by Becky Wade
Jane Austen was a genius with story in so many ways. One particular skill that I marvel over? Her skill at observing others and then transferring recognizable markers of personality and character to the page.
Think for a moment about just a few of the characters from Pride and Prejudice. What do the following names bring to your mind?
• Elizabeth Bennet and the fabulous supporting cast of her family: Mr. & Mrs. Bennet, Jane, Mary, Kitty, Lydia.
• Mr. Darcy
• Mr. Bingley
• Mr. Collins
• Lady Catherine de Bourgh and her daughter Anne
• Mr. Wickham
• Charlotte Lucas
Each and every character mentioned above is distinct and different. Right? And each one likely reminds us of someone we know in the real world, even now, exactly two hundred years after the book’s publication.
How did Jane do it? Well, in her day she would have spent a great deal of time in the company of other people. Conversing. Socializing. Observing.
In our day, we spend less time sitting around the fireplace talking. We tend to fill our spare moments in front of the TV, the computer, or our cell phones. It’s possible for us to go days without really looking at or hearing people.
If, as authors, we don’t make the effort to observe, we won’t be able to portray fascinating and varied characters in our stories. In some of the manuscripts and novels I read, the characters are all basically the same. That is to say, they may dress differently, have different genders, and be of different ages. But other than that, they’re all… nice. Each one is nice and ordinary and bland.
So what’s the modern writer to do? Here are a few practical ways to sharpen your skills of observation and craft more memorable characters:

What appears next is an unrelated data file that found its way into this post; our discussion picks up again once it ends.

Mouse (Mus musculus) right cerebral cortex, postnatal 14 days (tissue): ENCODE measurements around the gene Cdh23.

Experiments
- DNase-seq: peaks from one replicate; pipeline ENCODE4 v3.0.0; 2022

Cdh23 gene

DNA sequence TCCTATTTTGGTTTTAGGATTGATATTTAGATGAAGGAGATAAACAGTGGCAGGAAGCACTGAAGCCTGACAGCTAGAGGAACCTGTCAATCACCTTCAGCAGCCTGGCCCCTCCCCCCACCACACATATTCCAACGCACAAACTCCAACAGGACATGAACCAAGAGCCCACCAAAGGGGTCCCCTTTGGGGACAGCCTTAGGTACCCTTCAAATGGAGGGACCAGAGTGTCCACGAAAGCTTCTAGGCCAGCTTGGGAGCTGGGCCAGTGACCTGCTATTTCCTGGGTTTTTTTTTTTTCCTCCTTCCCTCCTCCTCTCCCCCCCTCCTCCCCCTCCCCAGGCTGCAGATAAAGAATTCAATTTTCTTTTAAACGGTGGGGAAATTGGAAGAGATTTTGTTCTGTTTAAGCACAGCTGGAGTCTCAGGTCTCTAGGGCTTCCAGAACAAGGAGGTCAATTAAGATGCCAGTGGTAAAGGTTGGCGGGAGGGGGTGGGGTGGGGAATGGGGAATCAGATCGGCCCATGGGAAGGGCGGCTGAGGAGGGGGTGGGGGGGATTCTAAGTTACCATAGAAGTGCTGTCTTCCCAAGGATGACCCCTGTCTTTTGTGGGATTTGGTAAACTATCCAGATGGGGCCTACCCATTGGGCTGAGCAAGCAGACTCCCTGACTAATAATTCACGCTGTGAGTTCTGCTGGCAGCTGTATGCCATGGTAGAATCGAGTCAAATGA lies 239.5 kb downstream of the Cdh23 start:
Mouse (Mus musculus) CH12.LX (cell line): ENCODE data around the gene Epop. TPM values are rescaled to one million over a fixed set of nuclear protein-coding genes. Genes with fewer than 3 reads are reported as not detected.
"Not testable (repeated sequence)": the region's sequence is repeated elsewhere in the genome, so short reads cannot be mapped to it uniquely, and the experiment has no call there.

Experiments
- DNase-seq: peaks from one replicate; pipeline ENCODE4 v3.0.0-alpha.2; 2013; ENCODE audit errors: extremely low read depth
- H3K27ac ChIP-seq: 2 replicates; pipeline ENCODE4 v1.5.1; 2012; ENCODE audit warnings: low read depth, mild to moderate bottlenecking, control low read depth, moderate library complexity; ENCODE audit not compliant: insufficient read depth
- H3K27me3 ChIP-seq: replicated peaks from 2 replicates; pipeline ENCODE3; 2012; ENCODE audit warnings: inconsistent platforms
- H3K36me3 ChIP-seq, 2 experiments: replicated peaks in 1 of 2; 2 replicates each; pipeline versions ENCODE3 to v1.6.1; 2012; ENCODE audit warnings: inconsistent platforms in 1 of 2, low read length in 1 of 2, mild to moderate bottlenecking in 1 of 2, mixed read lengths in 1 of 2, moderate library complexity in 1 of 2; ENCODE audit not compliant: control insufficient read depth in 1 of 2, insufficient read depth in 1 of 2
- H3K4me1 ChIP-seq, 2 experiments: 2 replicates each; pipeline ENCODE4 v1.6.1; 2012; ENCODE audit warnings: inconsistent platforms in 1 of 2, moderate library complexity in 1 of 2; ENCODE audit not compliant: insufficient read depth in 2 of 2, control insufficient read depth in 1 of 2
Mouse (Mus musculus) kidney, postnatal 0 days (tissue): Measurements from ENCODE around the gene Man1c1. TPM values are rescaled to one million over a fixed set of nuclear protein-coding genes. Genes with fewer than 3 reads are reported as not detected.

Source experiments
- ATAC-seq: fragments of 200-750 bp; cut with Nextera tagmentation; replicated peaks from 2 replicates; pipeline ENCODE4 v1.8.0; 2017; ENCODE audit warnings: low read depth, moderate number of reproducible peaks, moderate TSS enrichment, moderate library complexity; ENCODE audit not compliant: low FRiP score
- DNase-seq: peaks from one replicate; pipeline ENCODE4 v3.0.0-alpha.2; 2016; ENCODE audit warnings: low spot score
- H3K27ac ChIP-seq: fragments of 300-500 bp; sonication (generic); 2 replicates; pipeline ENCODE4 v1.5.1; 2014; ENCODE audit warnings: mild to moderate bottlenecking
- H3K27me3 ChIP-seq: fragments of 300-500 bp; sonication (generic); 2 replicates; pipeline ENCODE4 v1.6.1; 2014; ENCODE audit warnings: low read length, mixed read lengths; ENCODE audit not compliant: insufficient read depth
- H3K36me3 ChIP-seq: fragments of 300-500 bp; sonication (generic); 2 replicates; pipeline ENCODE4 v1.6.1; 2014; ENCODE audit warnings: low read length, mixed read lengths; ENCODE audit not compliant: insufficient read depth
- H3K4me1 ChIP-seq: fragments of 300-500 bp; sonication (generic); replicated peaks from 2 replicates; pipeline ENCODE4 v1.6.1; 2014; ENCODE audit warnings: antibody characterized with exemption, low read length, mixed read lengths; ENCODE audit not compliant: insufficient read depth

• Jot down any small snippet of character inspiration. Maybe you see a person on TV who’s a ‘close talker’ — someone who tends to speak right up into the face of other people. Or you notice that your grandfather always wears high water pants. Jot these observations down.
• Look. Next time you’re in a line or at the park or stuck at a red light or otherwise confronted with a lull in your routine, don’t pull out your phone. Instead, observe. Maybe the woman ahead of you in line appears to be from the wrong side of the tracks. What, exactly, makes you think so? Notice details about her: the brand of her clothing, her hair style, her nail polish color.
• Listen to the speech patterns and accents of the people you come into contact with. All of us have pet words and phrases we use, often without realizing it. The way we speak reflects our personality, our education, our region of the country.
• People Watch. Churches, airports, malls, and coffee shops make great people-watching locations. To jump start creativity, take a notepad with you and record the details of the characters you see.
• Create a ‘Character Ideas’ file (if you don’t already have one) and put all the ideas you generate into your file. When it comes time to populate a new manuscript, browse through your ideas and shop for characters. I like to mix and match. I might take, for example, the ‘close talker’ from the above example and then give him high water pants.
• Marry details to a character in unexpected ways. Instead of making the close talker with the high water pants into an old man, consider making the character into a middle aged woman. Or a teenaged boy. Or a ninety year old single lady who’s never been married.
Here’s to our characters! Let’s stretch our creative muscles when creating them. The sky’s the limit. There’s a whole world full of diverse people ready to fill your story and charm your readers.
Becky Wade lives in Dallas with her husband and three children. Her CBA debut, My Stubborn Heart, was nominated for an INSPY and RITA award. Undeniably Yours, the first in the Porter Family Series, is available now. Becky loves to connect with fellow writers via her web site at beckywade.com and facebook!